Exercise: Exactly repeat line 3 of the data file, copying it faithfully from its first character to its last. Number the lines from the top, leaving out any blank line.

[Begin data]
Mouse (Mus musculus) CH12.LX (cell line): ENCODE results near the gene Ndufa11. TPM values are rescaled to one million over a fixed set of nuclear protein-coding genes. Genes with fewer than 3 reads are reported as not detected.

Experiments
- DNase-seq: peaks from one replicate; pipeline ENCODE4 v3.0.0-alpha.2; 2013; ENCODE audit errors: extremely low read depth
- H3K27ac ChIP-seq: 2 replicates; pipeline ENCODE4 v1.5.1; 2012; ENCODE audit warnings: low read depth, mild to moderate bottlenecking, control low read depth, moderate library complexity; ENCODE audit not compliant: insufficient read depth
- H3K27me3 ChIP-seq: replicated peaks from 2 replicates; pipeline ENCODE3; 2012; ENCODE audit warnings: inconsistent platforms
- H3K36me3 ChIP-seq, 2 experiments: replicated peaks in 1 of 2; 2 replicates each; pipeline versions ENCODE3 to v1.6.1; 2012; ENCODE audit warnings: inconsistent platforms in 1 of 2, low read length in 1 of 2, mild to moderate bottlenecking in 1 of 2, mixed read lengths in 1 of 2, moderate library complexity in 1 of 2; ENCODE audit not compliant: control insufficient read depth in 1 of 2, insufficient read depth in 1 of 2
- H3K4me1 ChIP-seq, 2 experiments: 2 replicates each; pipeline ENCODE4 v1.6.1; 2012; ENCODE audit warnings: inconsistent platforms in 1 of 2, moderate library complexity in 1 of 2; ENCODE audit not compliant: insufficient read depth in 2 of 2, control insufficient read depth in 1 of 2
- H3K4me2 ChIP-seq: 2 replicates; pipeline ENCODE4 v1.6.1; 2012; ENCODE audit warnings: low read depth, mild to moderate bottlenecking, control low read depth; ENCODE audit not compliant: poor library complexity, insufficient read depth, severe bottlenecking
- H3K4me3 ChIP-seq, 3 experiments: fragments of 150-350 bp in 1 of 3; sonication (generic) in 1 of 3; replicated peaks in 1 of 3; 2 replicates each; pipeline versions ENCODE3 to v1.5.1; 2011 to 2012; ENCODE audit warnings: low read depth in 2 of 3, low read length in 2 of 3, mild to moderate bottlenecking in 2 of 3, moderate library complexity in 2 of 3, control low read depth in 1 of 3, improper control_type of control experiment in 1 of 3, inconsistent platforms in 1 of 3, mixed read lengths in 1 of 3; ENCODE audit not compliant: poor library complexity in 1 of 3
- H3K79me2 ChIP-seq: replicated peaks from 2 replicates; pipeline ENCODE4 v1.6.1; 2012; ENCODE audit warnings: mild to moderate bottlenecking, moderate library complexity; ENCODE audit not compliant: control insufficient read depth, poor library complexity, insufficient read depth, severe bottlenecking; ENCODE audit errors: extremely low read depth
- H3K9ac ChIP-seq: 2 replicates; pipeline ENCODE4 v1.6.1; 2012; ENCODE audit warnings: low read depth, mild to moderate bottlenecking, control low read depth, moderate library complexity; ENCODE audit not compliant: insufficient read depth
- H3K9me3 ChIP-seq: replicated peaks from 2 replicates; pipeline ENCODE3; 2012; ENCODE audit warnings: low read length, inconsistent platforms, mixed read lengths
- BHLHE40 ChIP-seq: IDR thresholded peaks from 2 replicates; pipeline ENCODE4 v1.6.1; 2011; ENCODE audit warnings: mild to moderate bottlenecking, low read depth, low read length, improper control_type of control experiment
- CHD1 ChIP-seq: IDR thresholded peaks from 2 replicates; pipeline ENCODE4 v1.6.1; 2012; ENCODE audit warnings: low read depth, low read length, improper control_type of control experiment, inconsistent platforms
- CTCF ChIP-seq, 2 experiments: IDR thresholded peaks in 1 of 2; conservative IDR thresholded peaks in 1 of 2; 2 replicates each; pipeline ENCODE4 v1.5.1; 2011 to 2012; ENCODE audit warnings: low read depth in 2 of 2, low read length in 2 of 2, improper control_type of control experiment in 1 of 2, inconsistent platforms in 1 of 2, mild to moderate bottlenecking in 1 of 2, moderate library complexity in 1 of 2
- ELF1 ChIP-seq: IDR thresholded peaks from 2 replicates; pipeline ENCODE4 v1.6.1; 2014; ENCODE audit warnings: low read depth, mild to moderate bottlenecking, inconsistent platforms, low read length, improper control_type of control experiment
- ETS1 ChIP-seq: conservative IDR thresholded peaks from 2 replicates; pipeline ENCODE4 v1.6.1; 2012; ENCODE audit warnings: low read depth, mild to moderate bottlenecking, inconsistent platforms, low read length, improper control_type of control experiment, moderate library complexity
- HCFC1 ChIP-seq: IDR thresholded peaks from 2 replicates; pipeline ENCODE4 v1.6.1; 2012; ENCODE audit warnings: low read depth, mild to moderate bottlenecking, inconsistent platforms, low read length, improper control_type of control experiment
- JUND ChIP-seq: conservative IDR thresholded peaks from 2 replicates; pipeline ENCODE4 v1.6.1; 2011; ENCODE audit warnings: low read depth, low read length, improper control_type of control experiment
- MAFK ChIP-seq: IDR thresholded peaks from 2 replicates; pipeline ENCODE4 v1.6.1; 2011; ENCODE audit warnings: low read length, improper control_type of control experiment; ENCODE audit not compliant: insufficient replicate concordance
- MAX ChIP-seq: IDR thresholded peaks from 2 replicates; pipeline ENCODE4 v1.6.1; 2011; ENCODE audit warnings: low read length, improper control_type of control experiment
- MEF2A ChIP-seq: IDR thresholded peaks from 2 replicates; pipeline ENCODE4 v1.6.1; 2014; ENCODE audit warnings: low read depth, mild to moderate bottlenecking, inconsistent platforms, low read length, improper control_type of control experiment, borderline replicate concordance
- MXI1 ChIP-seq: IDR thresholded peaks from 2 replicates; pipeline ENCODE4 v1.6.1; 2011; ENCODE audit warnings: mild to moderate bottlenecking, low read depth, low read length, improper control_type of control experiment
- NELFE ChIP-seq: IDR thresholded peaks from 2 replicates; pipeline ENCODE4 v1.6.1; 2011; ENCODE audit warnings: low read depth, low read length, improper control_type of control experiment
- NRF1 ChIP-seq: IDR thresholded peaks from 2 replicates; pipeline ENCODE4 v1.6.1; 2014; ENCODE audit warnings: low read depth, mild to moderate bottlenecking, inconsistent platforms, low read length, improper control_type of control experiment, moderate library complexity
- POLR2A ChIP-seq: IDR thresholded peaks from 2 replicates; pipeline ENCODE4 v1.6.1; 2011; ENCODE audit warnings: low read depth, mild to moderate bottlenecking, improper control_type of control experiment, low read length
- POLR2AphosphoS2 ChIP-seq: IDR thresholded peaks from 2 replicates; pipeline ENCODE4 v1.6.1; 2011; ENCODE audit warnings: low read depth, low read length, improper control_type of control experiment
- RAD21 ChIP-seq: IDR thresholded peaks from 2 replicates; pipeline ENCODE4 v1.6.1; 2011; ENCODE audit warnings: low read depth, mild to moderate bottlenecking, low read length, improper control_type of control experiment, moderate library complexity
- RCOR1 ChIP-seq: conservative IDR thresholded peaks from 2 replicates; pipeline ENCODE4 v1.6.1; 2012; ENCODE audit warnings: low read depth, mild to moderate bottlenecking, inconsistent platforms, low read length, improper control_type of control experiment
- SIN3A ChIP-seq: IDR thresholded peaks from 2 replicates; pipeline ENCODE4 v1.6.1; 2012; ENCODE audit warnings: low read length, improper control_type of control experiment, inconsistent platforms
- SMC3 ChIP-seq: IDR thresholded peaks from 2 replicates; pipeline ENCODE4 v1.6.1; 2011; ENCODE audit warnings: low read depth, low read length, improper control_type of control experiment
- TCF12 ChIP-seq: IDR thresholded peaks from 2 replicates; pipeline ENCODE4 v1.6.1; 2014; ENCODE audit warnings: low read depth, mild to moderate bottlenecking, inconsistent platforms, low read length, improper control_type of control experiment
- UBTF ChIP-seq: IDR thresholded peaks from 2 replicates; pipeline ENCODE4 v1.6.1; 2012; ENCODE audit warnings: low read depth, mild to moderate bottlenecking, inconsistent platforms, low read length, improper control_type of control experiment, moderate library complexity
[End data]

- DNase-seq: peaks from one replicate; pipeline ENCODE4 v3.0.0-alpha.2; 2013; ENCODE audit errors: extremely low read depth